...una biblioteca es un gabinete mágico en el cual hay muchos espíritus hechizados. Despiertan cuando los llamamos; mientras no abrimos un libro, ese libro, literalmente, es un volumen, es una cosa entre las cosas.      - Emerson

Public Libraries Using Spanish



Saturday brings two big birthdays . Start in the morning with Mexico's Nobel laureate for literature, Octavio Paz, born in 1914. Gabriel Zaid's tribute in TIME and the Nobel page will help you celebrate in style. If you have the time read Paz's fascinating Nobel address, linked to the second site.

Then, go late into the night thanking the gods that someone as strong, humane, and brilliant as César Chávez appeared in 1927 to walk this earth. and tell his story, and the Holt Labor Library offers a good bibliography.

Chávez's birthday is finally an official state holiday here in California; schoolkids are marching today:, and you can read about the event's observance in the Los Angeles area at

SOL 56 Contents:

March 29 , 2001
1. Bilingual preschool storytimes query
2. Anybody got a video on library etiquette?
3. Comics, historietas, and fotonovelas

4. Labeling ethnic groups
5. Further Census complications



1. Bilingual storytimes: How to keep them going strong?

From: Linda Stiles-Taylor <>
Subject: Query for SOL about bilingual preschool storytimes

Hi Bruce & SOListas-
Our public library 30 miles west of Portland, Oregon, has been doing bilingual preschool storytimes monthly (3 sessions) since September. We use a dual language approach for a variety of reasons.We partially subsidize transportation for Headstart classes to attend these storytimes which has contributed dramatically to their success. The format includes stories, music, finger plays, dancing, poetry, crafts & an occasional magic trick all linked to a single theme and presented in alternating Spanish & English  by one person (me).

Our problem is this: it is time consuming and labor intensive to design the programs. We are rapidly running out of books which are available in both English & Spanish, short enough to read aloud in two languages to children from 3 to 6 years old, and pertain to an interesting theme. We have Spanish language early childhood theme bags available to us, but many of the books are only available in Spanish. Also, I have just ordered Tim Wadham's Programming with Latino Children's Materials (New York: Neal-Schumann,1999), because I heard it was one good resource.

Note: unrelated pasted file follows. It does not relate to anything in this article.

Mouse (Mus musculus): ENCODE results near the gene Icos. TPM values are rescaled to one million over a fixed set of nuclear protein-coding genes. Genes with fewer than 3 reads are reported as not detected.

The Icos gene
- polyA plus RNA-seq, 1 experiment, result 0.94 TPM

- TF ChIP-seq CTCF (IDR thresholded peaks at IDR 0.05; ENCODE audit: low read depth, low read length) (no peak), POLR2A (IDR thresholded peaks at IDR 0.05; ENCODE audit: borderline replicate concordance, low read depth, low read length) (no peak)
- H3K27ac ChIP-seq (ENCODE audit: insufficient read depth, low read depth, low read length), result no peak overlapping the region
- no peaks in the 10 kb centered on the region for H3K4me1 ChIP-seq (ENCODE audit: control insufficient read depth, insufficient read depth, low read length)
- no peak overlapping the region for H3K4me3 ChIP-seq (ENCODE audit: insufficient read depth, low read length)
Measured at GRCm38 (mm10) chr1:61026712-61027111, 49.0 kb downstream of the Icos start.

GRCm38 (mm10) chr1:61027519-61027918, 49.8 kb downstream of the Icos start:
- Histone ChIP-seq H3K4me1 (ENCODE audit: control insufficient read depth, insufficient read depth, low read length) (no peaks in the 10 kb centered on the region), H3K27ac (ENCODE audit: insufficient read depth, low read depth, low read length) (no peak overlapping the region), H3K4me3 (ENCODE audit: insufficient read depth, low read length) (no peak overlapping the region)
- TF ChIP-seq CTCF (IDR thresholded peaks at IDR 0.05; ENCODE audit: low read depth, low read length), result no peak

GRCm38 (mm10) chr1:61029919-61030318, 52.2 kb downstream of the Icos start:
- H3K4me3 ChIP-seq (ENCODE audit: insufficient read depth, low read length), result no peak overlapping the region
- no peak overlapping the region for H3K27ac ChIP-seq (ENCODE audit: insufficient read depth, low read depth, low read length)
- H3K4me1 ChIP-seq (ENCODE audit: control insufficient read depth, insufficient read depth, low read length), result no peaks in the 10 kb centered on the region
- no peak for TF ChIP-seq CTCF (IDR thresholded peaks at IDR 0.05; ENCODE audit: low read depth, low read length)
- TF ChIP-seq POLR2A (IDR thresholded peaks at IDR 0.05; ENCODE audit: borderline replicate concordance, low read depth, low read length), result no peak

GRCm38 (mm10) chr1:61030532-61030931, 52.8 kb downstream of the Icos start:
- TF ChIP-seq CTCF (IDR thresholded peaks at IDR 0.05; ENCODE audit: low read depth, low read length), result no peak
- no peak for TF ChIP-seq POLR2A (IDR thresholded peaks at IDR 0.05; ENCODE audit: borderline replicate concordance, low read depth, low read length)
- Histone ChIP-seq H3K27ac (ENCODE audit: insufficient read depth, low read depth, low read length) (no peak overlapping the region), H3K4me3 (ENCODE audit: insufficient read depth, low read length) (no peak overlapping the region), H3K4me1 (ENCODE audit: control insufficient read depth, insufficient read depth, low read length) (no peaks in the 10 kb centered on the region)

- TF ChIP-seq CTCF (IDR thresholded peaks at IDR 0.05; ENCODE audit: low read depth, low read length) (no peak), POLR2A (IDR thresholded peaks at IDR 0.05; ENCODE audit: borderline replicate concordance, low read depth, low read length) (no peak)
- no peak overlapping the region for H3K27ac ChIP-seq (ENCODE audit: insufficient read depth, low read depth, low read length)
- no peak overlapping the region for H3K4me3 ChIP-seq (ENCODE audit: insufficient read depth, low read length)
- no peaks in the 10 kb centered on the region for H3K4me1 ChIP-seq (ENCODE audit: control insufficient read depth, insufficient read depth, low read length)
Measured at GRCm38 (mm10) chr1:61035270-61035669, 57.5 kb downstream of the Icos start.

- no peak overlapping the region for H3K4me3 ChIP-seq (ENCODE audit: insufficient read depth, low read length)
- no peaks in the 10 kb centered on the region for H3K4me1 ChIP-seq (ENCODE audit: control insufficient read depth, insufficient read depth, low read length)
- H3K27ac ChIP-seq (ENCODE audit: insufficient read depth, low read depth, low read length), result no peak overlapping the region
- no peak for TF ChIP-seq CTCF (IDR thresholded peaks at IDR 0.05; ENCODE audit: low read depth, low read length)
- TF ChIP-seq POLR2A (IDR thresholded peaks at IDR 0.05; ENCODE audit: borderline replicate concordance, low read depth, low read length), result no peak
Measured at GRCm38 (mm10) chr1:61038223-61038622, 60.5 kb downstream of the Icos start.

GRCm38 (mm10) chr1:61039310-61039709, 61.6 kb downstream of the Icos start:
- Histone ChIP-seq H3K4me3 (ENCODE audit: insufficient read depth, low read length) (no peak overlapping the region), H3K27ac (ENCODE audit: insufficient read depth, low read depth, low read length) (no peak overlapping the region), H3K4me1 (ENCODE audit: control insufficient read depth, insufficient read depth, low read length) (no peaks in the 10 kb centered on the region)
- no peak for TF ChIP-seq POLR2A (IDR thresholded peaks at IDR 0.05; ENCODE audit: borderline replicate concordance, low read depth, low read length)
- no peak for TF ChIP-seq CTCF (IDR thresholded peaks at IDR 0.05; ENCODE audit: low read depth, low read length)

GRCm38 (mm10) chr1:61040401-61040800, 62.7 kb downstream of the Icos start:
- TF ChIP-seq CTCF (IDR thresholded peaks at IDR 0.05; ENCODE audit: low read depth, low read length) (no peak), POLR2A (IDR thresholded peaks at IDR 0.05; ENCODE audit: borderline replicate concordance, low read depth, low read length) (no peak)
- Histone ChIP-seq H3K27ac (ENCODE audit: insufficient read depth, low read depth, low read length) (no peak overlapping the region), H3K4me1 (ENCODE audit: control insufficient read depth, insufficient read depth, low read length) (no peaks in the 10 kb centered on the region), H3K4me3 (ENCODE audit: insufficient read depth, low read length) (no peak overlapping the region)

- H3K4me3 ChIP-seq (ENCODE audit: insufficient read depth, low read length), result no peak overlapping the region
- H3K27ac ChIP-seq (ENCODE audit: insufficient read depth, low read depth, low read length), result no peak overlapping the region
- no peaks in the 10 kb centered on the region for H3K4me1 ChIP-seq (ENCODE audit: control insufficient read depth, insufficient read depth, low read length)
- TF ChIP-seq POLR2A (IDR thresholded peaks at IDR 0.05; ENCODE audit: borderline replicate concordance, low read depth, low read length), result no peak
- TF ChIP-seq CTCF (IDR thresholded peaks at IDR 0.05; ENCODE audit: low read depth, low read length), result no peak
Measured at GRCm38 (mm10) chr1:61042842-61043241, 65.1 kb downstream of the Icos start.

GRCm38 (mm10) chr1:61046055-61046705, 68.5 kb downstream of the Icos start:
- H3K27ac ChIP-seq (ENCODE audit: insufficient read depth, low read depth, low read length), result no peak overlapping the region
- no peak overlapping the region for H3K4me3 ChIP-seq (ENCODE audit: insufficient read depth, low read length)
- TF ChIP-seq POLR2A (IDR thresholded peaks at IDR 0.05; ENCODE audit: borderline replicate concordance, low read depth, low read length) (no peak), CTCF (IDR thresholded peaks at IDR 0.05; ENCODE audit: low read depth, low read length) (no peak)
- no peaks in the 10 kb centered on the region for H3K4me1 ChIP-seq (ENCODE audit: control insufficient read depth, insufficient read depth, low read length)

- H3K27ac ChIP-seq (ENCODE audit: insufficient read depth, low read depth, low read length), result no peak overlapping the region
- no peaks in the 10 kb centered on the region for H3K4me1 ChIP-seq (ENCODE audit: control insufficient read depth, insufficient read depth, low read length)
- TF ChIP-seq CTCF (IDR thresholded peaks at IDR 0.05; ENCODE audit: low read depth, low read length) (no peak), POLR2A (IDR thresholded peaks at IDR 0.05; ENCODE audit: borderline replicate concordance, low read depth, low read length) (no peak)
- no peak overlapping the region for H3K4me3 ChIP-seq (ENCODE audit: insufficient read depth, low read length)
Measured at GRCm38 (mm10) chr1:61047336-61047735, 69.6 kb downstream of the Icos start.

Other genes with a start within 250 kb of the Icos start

My question for SOListas are: Who else out there has done bilingual preschool storytimes for more than six months? Have you got any great resources to recommend for source materials? Does anybody have any experience with resource sharing of specifically bilingual programming kits or scripts or hot ideas about how to do this well, if you are the only library in your system utilizing this format?

I attended the REFORMA conference workshop on this theme-which got me started-but what comes next ?
Linda Stiles Taylor
Forest Grove City Library
2114 Pacific Ave.
Forest Grove, OR 97116
(503) 992-3245

2. Searching for a bilingual library etiquette video

From: Cortes, Sherrill <>

We are wondering if you have ever seen a short VCT on library etiquette, available both in English and Spanish, of course, that might be shown to students, loaned to the schools, or whatever way we could get the message out.  It might cover such topics as how to behave (quietly, perhaps), how to treat the books, why the books must be returned, etc. 

Thanks for your input, in advance.
Sherrill Cortes,  Aurora Public Library, Aurora, IL

3. All about historietas

If you're curious to know more about those appealing Spanish-language comic books, you'll find some interesting background at

Here's a bit from that site: "The illustrated novel, or foto-novela (also known as historieta), has recently enjoyed a burst of mainstream popularity in the United States...The foto-novela, and its counterpart, the historieta, have had a long history and far-reaching impact..."

4. Those pesky labels

"Many Spanish-speaking immigrants define themselves by their country of origin" instead of as 'Latino' or 'Hispanic,' observes the article cited below: "There is no name widely agreed upon by Hispanics or Latinos, either, experts said. In fact, focus groups for the U.S. Census Bureau found the term Hispanic – which is considered to be an 'Americanized' version of a name for people of Spanish descent – is neither liked nor accepted by new immigrants."

Dig into this complex and touchy issue with the piece "Black vs. African American, Latino vs. Hispanic: What's In a Name?" at LINK


5. Still more on the Census

We've discussed the undercount at great length already. You might also want to be aware of other complexities that affect the picture of your community painted by last year's Census:

"Latino replies complicate census' 1st multiracial tally" LINK .

"No Longer Black, White, Brown: Census Paints Race in New Shades" LINK


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